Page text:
As a group of six we decided early on that bottles would be our currency and we picked one up every few stands. Someone had the clever idea to also kick off with a bratwurst or two to provide some ballast for what lay ahead.

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Grüner Silvaner was another of my favourites wine varieties

It was a scorching hot summer’s day in June so the locally grown crisp white wines that we encountered at every step were an ideal refreshment. The mild climate that comes from the river valley is perfect for cultivating dry white wines with a fruity flavour.

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A snapshot of one wine menu

Initially I didn’t recognise a single grape variety but I learnt quickly that Kerner and Müller-Thurgau, followed closely by Grüner Silvaner, were my favourite grape varieties, reminiscent of my perennial favourites Riesling and Gewurztraminer.

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Hand-knitted wine holders – genius!

My friends Bjorn and Antonia were such professionals, they brought their own woollen wine glass holders. I was so jealous. Read More

Getting souped up for winter

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Lifting the lid on Transylvanian ciorbă soup

Today is the first day of winter in Australia.

And it’s cold!!! Cold for Aussies means fifteen degrees. Brrrghhh.

It’s sprung up on us because we generally skip autumn and go from the rays of summer straight into a determined chill. It always takes me by surprise and yes, I’m subsequently writing this in a robe and slippers.

So it seems like the perfect time to talk soup and I have many fond memories to ladle out.

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Ciorbă soup housed in a dome of bread

Like this ciorbă de fasole cu costiţă afumată soup I had in Sighișoara, Romania last year. I’d heard about an infamous Transylvanian soup, in this case made with beans and smoked ham served in bread, and wanted to track it down. The soup was just as dramatic as the medieval fortress of Sighișoara itself and so delicious. I took particular joy in scraping the inside to extract broth-soaked bread, layer by layer.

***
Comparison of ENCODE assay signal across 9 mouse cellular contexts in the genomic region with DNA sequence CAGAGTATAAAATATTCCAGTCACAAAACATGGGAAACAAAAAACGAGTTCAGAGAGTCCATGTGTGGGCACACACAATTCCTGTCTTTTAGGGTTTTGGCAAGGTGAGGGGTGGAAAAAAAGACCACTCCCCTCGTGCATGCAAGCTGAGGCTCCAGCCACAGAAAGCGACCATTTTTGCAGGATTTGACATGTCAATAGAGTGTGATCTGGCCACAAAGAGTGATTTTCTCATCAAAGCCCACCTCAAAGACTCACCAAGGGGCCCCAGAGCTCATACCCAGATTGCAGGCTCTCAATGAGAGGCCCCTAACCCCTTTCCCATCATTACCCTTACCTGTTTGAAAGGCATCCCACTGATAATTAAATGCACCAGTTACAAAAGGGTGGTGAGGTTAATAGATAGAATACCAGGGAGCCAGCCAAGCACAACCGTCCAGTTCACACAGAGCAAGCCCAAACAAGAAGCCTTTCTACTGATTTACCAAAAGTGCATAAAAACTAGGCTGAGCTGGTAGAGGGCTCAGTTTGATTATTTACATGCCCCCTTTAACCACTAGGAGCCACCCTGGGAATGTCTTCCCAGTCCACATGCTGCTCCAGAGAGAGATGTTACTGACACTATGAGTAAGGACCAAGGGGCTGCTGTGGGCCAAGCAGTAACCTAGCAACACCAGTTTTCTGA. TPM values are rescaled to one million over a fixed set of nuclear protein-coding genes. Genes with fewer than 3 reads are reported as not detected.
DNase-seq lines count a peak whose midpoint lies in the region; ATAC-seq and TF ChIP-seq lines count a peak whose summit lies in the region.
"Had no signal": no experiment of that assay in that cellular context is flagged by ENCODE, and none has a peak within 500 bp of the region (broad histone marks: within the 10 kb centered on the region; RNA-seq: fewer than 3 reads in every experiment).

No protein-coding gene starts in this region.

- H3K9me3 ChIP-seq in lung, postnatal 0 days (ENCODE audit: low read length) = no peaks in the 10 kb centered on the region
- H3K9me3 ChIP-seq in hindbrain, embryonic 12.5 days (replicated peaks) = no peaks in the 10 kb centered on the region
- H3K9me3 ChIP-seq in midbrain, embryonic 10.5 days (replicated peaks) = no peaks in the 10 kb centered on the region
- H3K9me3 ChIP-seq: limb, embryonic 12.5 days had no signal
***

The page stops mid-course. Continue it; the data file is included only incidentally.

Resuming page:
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Filled with a heady bean, pork and spice laden soup

I only made it about halfway through before my stomach gave up. It filled me up for a day and was only 15 lei – around €4.

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Freshly served elk soup

My good old friend, Estonian elk soup, is the ultimate comfort food in a bowl, served alongside elk pies and pickles and accessorised with a complimentary Estonian wench to serve and rouse on guests.

I wonder if there’s a symbiotic relationship between how cold you feel and how much you enjoy your soup – I’d say definitely yes.

I remember feeling like an icy pole when I went to Iceland. And I was there in summer.

I constantly took refuge in the shops to momentarily melt and peruse expensive wool jumpers.

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Icelandic fish soup served on a delightful fish plate

In between I’d dart out for a hot dog and then some Icelandic fish soup which is rich, warming and full local seafood. My all-time favourite bowl was in Húsavík (the self-appointed whale watching capital of the world) with my friends Elfa and Siggi.

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That’s borscht at the front, vegetable soup at the back

My favourite soup for colour is always borscht and the versions I tried in Poland, especially at quirky milk bars, were sensational. The milk bars often serve a hot and cold version, both equally cerise and equally good, especially alongside a pierogi or five.

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A line up of traditional Hungarian soups

Now let’s talk about goulash.

But that’s not a soup; I can hear your muttering.

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Well in Hungary it is. Somehow the rest of the world misread the brief and turned it into more of a stew-like dish but on its home turf, gulyás is decidedly a soup. And boy do the Hungarians do an excellent job in merchandising this signature dish.